Meet Ed.L.D. Marshal Jordy Sparks
At Jordy Sparks’ high school in Springfield, Ohio, there were two counselors for all graduating seniors — one worked with those heading to college, and the other with those heading to the workforce.
As with all the seniors, the counselors alone determined placement, and Sparks was not college bound.
“I asked to be transferred,” says Sparks, hoping to be one of the first in his family to go to college, but he was denied. “I was told people who came from my side of town don’t interact with the college counselor.”
That would set Sparks, Ed.L.D.’18, on his own path, inspired not only to make it to college but to teach and become an education leader intent on providing access and opportunity for all students. Now, he was chosen to lead his graduating cohort as commencement marshal.
Sparks came to HGSE following an early career as an elementary and middle school teacher and preK–8 principal in Charlotte, North Carolina. Sparks understood the classroom, but he wanted to learn to be a systems wide leader.
“I taught for a long time, but there were things I didn’t understand around the politics of running a school district, the business side of leading change,” Sparks says.
For the past three years, Sparks has been inspired by his HGSE cohort and faculty, forming a “coalition” to work on new ideas. And while Sparks says he expected to learn to become a leader to inspire others, he wasn’t expecting to learn so much about himself.
“I think one of the coolest things about the Ed.L.D. Program is you do a lot of introspective work,” Sparks says. “It’s a lot less about how do you lead change and get people to do the thing you want; it’s ‘Why the heck do you even care about the things you care about?’”
It makes sense that the student once denied access to educational opportunities would devote his research to ensuring his students would have an abundance of chances. In April, Sparks defended his Capstone project entitled “Multiple Pathways to Meeting a Promise: Creating Coherence So All Students Can Remain, Recuperate, and Recover,” focused around finding multiple pathways for students to get to graduation by emphasizing a “no wrong door” approach. For the past year, in his third-year residency, Sparks has been working in the Oceanside Unified School District in Oceanside, California, a town between San Diego and Los Angeles — a placement he chose because it would allow him to work directly at a school site while also within a district that offered alternative and flexible education models. His research has been around finding multiple pathways for students to get to graduation by emphasizing a “no wrong door” approach.
With his elementary and middle school background, Sparks realized after talking with high school students at his school site that the district wasn’t doing enough to intervene in the early years, and so Sparks designed a framework to establish new ways of supporting students with increasingly diverse needs that might otherwise prevent them from reaching graduation.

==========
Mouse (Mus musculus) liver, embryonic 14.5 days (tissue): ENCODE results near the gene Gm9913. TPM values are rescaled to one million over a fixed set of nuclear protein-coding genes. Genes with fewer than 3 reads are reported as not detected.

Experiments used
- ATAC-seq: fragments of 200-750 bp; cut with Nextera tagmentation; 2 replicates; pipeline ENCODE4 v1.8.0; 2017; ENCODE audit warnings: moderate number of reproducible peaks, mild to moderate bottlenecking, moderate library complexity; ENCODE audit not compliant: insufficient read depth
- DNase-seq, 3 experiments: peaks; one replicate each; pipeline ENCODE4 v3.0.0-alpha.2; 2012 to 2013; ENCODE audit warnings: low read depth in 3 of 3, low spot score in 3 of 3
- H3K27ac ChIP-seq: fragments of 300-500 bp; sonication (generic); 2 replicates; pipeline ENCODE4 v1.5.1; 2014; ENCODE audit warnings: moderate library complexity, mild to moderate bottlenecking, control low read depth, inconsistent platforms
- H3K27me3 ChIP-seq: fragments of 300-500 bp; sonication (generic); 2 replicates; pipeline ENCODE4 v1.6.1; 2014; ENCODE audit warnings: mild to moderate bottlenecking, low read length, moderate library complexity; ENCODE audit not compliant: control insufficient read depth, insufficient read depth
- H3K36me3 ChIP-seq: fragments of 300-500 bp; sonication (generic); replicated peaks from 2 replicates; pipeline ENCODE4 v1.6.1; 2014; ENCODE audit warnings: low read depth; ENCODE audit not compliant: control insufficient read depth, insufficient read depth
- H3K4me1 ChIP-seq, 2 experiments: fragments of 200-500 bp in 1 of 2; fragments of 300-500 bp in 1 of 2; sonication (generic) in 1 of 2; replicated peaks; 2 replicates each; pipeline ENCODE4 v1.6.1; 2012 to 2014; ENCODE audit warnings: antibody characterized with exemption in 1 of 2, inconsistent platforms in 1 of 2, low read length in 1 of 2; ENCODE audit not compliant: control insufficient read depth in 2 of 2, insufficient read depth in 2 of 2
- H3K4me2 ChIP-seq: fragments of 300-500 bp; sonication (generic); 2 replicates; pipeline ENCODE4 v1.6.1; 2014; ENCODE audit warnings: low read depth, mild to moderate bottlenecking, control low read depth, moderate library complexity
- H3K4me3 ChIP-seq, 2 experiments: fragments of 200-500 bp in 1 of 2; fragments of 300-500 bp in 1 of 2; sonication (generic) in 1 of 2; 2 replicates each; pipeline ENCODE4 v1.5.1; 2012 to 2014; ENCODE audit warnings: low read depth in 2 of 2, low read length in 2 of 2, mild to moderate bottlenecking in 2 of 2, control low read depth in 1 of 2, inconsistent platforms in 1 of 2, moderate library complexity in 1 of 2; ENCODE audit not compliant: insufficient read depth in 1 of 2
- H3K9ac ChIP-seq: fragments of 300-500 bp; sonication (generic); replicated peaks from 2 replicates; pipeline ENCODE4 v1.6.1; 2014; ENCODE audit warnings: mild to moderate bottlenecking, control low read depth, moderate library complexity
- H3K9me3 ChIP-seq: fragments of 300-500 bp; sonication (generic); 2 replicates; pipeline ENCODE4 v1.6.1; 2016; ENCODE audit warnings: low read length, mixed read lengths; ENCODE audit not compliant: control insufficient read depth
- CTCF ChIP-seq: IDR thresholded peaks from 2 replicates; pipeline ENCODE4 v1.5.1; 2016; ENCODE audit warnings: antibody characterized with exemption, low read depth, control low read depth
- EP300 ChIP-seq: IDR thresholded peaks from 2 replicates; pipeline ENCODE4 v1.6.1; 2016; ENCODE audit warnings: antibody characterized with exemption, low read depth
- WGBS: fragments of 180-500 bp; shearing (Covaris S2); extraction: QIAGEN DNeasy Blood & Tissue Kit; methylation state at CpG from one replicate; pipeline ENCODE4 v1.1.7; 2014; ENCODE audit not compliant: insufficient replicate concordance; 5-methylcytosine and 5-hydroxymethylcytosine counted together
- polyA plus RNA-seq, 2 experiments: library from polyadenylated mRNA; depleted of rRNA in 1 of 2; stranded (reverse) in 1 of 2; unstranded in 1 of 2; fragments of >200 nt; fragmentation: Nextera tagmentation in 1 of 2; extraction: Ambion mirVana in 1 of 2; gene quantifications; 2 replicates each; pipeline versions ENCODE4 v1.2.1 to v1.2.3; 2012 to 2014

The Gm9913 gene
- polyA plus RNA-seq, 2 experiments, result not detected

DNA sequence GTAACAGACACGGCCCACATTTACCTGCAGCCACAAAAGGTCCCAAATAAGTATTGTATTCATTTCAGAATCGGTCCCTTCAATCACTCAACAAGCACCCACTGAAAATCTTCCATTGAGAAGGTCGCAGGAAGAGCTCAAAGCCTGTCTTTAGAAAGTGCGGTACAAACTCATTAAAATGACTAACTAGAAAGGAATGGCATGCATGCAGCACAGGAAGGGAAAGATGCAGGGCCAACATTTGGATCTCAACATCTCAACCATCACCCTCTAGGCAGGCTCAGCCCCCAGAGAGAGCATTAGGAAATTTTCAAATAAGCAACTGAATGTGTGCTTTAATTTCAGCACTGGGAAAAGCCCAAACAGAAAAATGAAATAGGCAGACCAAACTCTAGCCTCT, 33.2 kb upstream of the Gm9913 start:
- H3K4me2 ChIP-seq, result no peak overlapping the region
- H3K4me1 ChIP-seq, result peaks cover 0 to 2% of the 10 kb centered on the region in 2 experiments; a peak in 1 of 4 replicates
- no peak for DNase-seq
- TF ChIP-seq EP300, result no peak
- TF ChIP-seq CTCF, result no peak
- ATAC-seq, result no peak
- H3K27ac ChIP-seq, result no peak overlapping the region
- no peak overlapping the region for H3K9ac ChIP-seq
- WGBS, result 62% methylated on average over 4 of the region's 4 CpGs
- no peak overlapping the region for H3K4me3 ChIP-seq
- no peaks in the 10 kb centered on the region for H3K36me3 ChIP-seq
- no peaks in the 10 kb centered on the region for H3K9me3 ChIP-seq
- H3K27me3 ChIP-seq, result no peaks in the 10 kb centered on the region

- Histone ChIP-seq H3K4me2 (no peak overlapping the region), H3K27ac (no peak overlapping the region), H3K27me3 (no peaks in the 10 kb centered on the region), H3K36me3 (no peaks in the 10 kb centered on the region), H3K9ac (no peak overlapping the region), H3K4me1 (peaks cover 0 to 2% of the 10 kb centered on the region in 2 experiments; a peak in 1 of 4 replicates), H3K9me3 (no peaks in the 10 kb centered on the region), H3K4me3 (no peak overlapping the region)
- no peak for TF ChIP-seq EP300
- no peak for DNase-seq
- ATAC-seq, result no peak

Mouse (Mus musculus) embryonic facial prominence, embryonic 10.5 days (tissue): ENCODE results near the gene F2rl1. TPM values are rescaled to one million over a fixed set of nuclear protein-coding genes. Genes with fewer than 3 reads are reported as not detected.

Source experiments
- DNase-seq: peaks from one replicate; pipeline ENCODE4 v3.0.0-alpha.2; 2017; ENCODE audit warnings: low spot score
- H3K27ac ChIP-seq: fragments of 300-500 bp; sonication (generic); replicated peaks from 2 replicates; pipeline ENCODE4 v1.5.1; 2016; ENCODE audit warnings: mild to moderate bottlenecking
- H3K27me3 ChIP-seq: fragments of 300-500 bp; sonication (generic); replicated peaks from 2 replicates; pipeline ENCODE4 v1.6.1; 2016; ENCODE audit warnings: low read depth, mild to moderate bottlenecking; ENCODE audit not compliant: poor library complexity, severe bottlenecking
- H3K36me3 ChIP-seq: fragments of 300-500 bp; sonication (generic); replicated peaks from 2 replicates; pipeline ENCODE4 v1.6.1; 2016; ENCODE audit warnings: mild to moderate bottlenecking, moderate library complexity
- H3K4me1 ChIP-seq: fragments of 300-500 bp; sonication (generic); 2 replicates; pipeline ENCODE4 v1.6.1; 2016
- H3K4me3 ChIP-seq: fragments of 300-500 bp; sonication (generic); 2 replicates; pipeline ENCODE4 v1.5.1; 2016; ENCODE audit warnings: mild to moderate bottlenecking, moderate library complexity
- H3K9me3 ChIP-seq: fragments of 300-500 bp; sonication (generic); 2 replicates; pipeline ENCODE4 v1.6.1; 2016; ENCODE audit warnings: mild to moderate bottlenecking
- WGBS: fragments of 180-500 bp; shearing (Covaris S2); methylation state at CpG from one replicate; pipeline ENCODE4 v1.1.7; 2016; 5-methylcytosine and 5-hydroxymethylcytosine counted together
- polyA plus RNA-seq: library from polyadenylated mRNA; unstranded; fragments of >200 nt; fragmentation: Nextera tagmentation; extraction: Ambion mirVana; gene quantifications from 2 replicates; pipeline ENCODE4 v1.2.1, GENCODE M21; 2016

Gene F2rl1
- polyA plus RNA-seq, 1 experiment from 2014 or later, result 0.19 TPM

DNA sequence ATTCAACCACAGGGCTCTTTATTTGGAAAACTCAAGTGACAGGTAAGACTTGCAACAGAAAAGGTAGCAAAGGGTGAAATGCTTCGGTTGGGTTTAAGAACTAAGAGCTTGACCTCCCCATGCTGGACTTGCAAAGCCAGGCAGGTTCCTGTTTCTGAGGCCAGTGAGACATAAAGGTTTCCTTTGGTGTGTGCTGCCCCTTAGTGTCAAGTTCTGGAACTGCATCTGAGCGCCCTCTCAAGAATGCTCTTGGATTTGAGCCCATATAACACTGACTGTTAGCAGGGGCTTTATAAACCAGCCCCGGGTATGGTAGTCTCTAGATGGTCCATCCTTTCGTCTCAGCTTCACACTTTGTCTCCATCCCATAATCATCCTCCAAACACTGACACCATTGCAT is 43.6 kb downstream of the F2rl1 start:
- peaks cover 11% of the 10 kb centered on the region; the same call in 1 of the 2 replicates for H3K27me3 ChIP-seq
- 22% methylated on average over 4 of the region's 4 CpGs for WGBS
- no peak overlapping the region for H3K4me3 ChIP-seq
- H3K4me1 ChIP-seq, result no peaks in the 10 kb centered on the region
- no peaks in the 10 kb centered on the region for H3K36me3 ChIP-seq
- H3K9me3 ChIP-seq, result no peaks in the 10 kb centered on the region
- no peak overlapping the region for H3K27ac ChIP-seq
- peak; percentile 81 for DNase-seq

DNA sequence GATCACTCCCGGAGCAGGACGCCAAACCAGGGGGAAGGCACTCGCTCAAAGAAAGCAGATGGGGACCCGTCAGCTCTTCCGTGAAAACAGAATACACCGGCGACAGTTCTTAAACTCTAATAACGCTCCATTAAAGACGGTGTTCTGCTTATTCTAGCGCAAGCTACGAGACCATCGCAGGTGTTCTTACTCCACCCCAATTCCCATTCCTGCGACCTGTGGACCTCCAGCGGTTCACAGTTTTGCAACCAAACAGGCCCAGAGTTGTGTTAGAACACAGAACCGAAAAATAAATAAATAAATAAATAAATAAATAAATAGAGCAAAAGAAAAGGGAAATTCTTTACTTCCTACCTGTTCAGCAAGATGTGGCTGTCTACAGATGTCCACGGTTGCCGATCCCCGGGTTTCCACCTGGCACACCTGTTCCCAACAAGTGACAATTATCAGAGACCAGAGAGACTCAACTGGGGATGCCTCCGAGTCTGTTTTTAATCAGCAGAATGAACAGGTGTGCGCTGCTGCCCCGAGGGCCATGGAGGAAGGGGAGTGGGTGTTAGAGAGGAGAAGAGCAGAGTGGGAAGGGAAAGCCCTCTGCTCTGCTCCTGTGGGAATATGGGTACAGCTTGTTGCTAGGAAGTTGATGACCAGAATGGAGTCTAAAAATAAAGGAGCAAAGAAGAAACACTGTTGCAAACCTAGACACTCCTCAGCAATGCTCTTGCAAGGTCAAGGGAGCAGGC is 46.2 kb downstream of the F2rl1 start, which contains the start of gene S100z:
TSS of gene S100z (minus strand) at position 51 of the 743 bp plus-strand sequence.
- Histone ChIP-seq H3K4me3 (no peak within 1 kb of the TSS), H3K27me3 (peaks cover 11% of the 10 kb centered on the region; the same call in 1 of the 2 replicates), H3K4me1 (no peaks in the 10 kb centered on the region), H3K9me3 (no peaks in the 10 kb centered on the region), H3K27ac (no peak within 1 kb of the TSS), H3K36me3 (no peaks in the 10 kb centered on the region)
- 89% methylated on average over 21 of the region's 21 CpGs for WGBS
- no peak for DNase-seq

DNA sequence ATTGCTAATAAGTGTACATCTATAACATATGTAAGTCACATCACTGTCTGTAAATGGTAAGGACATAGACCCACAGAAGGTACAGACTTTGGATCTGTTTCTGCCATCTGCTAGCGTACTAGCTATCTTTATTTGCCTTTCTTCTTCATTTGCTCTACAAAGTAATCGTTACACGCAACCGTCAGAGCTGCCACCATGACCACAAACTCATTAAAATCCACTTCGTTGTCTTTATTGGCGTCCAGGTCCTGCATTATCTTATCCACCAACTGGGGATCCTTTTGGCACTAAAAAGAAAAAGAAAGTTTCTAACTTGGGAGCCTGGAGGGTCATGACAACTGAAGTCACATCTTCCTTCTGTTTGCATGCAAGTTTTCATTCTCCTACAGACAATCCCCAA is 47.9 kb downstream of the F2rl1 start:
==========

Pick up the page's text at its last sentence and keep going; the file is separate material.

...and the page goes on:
“How do students remain on track through early interventions? How do they recuperate when they fall off track? And how do they recover when they disconnect, drop out, or aren’t showing up to school,” Sparks says. “I use that framework to build an approach to help us be more intentional during a student’s entire academic career and not just at the tail end.”
Working at the Oceanside district level and seeing a variety of schools, Sparks says he has come away from this year with even greater appreciation for alternative and flexible school models.
“Coming out of this residency, I am much more of an advocate for flexible learning and alternative schools,” Sparks says, citing work on an independent study program which allowed students to work online as well as one-on-one with teachers, in some cases allowing them to work a full time job to care for families of their own.
Sparks also saw what a relief the classroom could be for many of his students.
“In Oceanside, there is a lot of gang activity, and a lot of students won’t cross certain lines depending on what neighborhood they are from,” Sparks says. “My school was at a neutral site and it’s a unique spot where students can come and check things at the door and just be students.”
While he’s learned a great deal of the politics and business side of education leadership, Sparks says above all is the message of his Capstone adviser and mentor, Marshal Ganz: “Leadership is about accepting responsibility to create conditions for individuals to achieve shared purpose under uncertain conditions.”
“What I was learning to do was create conditions to find shared purpose under all the uncertainty,” Sparks says. He’ll put that lesson to good use when he moves into a full-time interim director position with Oceanside following graduation.
And he’ll continue to help students find new pathways to success, toward college and beyond.
“Working with students in the alternative school, I thought, ‘Why were students assigned there, and did the district offer opportunities or have barriers up?’” Sparks said. “As a systems level leader, people’s access and their opportunity is the intersection of where I will do my work.”